Measuring Reactions to Your Ideas
12/11/17 / Matt Herndon
Market research can be painful sometimes. You may have poured your heart and soul into an idea and feel it’s really good, only to put it in front of your customers and hear all the things they hate about it. But it’s better to know in advance than to find out after you’ve spent a ton of money and risked your brand equity for your idea.
It may not be as sexy as measuring customer satisfaction, prioritizing product features, or helping you optimize your pricing strategies, but sometimes market research is simply necessary to make sure that you haven’t overlooked something important when developing a product, service, or marketing campaign. No matter how much we try to put ourselves in the shoes of our customers, it is impossible to be 100% sure that your own background and experiences have ensured that you fully understand the perspectives of customers who come in a huge variety of shapes and sizes.
In our own work, we frequently work with advertising agencies to help inform and evaluate ad campaigns and media before launch. Considering the enormous amount of money required to reach a wide audience (though television, radio, online ads, etc.), it just makes sense to devote a small part of your budget to running the campaign by a variety of people in your audience to make sure you know how people might react.
In some cases, what you learn might be fairly minor. You might not have even noticed that your ad lacks diversity. You might not have noticed that your ad makes some people feel uncomfortable. Or perhaps, your own world view has given you a blind spot to the fact that your ad makes light of sensitive issues, such as religion, major tragedies, or even date rape.
Unfortunately, we saw an example of this issue in Denver recently, where a local coffee chain’s attempt at humor infuriated the local neighborhood with a sign that read, “Happily gentrifying the neighborhood since 2014.” From the perspective of someone less engaged in the neighborhood, you can understand what they were getting at – that good coffee was a sign of progress in the natural development of a thriving city.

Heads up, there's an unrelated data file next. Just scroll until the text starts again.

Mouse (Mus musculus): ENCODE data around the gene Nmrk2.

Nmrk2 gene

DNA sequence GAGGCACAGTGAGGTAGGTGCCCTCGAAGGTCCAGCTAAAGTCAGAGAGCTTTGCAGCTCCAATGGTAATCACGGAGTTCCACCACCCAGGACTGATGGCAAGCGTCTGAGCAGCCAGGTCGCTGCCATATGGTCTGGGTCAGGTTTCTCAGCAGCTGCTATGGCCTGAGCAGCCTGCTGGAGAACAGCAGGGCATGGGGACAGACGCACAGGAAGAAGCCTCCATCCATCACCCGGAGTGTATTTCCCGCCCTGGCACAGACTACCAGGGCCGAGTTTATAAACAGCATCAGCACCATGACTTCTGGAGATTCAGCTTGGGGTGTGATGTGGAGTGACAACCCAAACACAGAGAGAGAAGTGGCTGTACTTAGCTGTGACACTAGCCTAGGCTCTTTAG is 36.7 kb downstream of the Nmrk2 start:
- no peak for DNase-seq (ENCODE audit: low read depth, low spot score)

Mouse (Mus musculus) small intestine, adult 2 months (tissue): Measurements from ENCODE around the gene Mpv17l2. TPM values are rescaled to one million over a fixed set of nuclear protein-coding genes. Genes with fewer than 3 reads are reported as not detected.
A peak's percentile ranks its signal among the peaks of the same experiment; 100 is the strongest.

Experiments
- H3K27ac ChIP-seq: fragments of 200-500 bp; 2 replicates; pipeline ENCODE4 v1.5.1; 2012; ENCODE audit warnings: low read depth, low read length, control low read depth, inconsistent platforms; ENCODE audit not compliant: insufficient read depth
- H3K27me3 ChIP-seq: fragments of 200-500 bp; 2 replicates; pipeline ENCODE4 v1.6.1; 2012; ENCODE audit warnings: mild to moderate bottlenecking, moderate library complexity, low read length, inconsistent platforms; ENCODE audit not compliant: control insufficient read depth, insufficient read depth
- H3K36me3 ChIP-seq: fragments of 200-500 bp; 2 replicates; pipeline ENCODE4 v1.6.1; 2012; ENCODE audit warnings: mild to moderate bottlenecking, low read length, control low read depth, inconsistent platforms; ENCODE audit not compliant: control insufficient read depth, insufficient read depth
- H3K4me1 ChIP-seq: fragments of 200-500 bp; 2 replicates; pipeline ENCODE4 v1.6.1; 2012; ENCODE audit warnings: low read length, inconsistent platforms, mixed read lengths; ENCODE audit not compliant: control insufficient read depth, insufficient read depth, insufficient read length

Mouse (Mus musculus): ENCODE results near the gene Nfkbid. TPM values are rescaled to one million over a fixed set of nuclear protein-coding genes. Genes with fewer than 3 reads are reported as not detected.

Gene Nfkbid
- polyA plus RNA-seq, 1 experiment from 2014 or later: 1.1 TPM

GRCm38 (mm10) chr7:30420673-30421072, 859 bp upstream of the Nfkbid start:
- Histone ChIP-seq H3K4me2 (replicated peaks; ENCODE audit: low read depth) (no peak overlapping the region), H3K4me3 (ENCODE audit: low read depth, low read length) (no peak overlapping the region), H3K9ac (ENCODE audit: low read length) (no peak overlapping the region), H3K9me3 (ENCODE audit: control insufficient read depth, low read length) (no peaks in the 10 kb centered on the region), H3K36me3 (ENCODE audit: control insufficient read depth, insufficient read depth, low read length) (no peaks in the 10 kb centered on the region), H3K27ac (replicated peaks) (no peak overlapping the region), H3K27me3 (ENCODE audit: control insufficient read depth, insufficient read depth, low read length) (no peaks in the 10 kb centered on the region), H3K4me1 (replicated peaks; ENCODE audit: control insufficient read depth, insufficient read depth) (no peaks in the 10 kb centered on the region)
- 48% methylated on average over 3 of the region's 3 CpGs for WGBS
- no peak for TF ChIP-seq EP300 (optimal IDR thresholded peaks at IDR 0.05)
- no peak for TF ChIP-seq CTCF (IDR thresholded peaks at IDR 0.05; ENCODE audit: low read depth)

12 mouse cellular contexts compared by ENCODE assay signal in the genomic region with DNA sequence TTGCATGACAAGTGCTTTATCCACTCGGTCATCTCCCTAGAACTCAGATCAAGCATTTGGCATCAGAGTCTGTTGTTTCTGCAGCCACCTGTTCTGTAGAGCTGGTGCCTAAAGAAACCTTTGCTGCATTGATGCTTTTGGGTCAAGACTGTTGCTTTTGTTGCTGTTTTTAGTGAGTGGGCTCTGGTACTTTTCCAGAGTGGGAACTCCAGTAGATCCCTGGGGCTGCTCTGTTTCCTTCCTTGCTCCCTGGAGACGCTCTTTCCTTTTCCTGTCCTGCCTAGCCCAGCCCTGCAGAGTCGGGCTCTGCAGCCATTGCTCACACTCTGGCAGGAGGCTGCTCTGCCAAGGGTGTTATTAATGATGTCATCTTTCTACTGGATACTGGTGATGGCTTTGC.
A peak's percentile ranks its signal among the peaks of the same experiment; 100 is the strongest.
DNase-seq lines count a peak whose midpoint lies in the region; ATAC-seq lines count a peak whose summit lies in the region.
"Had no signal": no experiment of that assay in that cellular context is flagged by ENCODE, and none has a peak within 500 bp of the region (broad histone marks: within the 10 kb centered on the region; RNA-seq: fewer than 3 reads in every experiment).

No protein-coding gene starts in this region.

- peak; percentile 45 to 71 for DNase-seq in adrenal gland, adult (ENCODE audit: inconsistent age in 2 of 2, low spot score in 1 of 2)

However, the statement completely misses the fact that gentrification often results in people being forced from the homes they have lived in for years and the destruction of relationships across an entire neighborhood. In this particular case, the coffee shop was located directly in the middle of a neighborhood that has been struggling with gentrification for the past decade or more, and tensions were already high. The ad was like throwing gasoline on a fire and has resulted in protests, graffiti, and even temporary closure of the store.
It’s certainly easy to blame the company, the ad agency, and anyone else that didn’t see that this campaign would be a bad idea. However, the reality is that all of us have our blind spots to sensitive issues, and no matter how much we feel like we understand people of different backgrounds, there will always be a chance you’ve missed something.
So, please, for the sake of your own sanity and those of your customers, do some research before you launch a marketing campaign. At a minimum, run your ad by some people who might see it just to see how they react. And if you want a more robust evaluation of your campaign, which can help to ensure that your advertising dollars have the biggest impact possible, we can probably help.
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It doesn’t require market research to know that “happily” and “gentrifying” in the same sentence, in Five Points, is risky and insensitive. All it takes is looking around the neighborhood and reading a bit of history.
Rachel, I definitely agree. However, one could argue that “looking around the neighborhood” and “reading a bit of history” are forms of research. 🙂